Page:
How Chernobyl could have been prevented with IoT and Blockchain

In The Chernobyl Podcast, Mazin said: “The RBMK (the reactor used in Chernobyl) was designed to produce an enormous amount of power very cheaply, and in order to do that, certain things were implemented.”

He mentioned that the Soviets knew about the design flaw in the reactor but had not changed it.

He also said: “People knew – there had been essentially a mini-Chernobyl – in fact, there had been a couple of mini-Chernobyls and by mini-Chernobyl I mean the phenomenon that leads to Chernobyl exploding had happened in a couple of other reactors years earlier.”

He argues the reason the workers at the reactor did not stop the nuclear test when it was getting dangerous was because of the culture in the plant.

To begin with, automation can’t correct design errors, but it can protect the plant from the consequences of them. The basic design error at Chernobyl was that scramming (shut down) at low loads caused a temporary and self-accelerating power surge. This occurred because the reactor had a positive void coefficient, while all properly designed reactors have a negative one.

With the Chernobyl reactors, the loads were under 700 MWt, the VC was positive (+VC), and the operators either were not told or did not understand this counter-intuitive characteristic. This was the case because the control rods had graphite tips and were 1.3 meters shorter than necessary.

The test that caused the accident

At Chernobyl, it was the conducting of a “safety test” that caused the meltdown. The purpose of the test was to determine if, in case of the failure of the external power supply grid, the residual “rotational energy” (inertia) of the turbines would be enough to provide electric power until the backup diesel generators (DG) started up. The goal of the test was to determine if this “rotational inertia” was enough to supply the plant with electricity for about a minute after a grid failure.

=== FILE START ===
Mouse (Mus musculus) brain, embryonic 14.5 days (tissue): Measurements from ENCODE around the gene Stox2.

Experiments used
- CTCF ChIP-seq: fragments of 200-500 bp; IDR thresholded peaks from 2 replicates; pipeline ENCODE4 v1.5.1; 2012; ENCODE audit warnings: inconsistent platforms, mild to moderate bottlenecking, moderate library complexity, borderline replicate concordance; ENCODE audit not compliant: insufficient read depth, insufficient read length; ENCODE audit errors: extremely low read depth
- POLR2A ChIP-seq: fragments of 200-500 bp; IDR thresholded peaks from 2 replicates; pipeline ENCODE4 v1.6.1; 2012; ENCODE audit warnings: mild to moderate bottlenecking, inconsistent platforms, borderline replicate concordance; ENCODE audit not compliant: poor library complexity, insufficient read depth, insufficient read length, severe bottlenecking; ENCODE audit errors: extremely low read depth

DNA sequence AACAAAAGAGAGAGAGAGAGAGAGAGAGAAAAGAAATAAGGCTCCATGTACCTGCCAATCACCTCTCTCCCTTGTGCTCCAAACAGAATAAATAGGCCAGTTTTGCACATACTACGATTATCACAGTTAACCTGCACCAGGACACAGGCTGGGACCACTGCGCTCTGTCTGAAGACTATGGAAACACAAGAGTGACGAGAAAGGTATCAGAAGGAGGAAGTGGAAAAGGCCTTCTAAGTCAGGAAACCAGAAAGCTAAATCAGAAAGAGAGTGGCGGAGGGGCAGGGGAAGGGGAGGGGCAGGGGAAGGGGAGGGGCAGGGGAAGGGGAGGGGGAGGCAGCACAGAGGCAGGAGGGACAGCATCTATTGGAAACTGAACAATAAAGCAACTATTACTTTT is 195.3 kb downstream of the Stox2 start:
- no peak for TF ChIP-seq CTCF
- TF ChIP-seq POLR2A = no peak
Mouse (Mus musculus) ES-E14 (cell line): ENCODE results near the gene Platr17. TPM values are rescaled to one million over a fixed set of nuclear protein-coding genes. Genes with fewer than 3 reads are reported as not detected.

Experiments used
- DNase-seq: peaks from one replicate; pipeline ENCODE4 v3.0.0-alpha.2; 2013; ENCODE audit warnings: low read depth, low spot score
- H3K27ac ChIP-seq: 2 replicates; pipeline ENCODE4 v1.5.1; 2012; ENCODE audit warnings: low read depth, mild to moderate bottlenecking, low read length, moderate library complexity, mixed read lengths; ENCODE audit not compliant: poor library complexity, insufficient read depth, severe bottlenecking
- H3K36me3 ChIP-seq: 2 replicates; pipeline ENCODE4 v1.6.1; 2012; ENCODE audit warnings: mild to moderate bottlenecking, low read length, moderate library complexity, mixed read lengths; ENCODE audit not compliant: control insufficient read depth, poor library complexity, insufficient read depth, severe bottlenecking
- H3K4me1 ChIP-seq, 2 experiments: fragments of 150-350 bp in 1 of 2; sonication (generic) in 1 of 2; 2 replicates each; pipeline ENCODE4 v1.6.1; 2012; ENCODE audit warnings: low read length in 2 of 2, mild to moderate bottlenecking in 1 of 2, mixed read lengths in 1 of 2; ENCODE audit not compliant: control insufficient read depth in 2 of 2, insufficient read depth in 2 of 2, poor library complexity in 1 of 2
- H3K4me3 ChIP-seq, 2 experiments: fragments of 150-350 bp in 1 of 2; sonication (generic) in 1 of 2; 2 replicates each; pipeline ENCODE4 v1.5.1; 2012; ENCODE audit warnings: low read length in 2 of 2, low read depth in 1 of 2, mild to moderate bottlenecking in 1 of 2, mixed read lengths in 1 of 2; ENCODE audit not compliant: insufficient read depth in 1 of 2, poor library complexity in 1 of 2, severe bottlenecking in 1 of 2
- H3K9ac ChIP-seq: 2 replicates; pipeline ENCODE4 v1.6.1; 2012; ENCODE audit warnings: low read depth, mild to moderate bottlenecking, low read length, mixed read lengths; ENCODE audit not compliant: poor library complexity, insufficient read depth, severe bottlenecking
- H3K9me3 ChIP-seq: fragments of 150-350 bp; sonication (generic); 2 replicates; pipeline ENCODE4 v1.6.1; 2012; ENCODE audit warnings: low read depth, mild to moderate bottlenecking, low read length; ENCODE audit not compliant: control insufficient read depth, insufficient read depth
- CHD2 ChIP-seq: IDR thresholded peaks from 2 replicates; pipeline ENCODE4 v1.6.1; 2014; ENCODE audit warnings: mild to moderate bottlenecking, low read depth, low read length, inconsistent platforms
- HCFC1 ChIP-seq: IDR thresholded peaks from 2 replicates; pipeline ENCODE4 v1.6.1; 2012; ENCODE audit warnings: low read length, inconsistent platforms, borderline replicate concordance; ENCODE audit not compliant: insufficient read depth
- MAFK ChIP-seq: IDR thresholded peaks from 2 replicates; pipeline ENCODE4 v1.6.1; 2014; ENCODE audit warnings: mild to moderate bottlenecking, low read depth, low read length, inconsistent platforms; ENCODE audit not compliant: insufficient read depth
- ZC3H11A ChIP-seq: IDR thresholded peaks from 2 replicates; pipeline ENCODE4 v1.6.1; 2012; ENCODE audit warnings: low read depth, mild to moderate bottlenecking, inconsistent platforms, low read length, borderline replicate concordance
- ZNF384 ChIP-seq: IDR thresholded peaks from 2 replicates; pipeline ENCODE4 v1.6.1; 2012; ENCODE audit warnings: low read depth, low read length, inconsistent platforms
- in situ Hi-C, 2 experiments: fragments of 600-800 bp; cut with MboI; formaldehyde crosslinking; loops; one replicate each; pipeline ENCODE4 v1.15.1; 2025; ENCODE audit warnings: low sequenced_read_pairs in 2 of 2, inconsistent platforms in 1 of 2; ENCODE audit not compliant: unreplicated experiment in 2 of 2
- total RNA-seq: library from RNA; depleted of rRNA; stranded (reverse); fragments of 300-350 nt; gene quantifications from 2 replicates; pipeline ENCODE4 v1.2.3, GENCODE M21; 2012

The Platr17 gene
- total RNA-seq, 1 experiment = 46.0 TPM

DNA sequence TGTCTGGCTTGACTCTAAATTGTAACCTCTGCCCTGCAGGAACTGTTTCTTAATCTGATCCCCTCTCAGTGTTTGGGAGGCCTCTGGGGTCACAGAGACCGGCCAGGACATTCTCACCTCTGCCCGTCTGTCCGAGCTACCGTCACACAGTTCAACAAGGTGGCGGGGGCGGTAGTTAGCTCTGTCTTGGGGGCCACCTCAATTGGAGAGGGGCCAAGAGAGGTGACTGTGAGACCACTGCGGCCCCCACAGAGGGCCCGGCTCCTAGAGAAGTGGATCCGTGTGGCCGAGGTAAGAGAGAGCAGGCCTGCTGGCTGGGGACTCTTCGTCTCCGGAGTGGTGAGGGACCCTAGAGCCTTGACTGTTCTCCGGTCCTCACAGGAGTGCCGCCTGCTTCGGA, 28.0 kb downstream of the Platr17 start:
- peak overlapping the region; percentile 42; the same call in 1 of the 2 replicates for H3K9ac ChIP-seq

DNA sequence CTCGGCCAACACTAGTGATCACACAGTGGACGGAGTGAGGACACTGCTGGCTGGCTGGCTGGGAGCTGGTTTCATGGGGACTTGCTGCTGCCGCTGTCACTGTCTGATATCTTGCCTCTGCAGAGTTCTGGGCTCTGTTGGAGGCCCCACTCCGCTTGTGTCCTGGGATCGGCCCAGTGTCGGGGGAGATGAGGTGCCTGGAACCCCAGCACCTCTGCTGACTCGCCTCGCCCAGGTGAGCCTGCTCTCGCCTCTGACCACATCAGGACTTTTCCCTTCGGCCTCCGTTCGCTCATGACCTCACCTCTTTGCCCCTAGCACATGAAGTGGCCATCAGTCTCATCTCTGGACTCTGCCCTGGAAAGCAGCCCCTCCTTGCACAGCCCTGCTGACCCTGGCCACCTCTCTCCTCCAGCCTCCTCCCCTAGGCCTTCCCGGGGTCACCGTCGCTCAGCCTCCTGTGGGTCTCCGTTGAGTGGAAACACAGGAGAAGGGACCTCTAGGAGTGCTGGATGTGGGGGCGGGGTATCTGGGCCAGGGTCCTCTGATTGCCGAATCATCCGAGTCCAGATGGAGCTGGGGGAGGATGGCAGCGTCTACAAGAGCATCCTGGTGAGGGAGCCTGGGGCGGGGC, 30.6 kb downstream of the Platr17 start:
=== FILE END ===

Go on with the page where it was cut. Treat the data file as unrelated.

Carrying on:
The test should have been performed when the thermal power generation exceeded 700 MWt—when the void coefficient is negative (-VC)—but the operators, being in a hurry at 1 A.M and ignorant of the consequences, started the test before reaching this minimum power and, therefore, started the test under +VC conditions. They ran the test “in manual,” disabled the turbine generator’s safety systems, and therefore, the main process computer could not shut down the reactor or even reduce its power.

Based on the series, even after the accident, the operators were making decisions based on their thoughts and not on real data about what was happening, even after measurements they were blaming the measurement devices. From that, they started misleading the processes, lying about the situation, and as a result, the committee decided to close the city, instead of evacuating it. In other terms, there was no transparency at all, just because to make the problem seem like a normal situation and everything was under control. Even worse, using the situation to catch the eye of the Soviet Union for “great crisis management”.

In the case of an automated IoT system, the process control and automation of operations wouldn’t allow the test to start at all. Even if that would have happened due to the design errors, the data would be stored in the blockchain, where all institutions and parties had access, getting transparent, secure, and tamper-proof data from the site. As a result, this would have led to taking better control of the situation, having much fewer damages, and saving thousands of people’s lives.

This is why it is very important that the future will be built first upon some very fundamental core values, such as transparency, and all the processes, starting from the industrial ones, are data-centric. From this statement, Cortex’s vision is to build a data-centric future, with transparency at its core.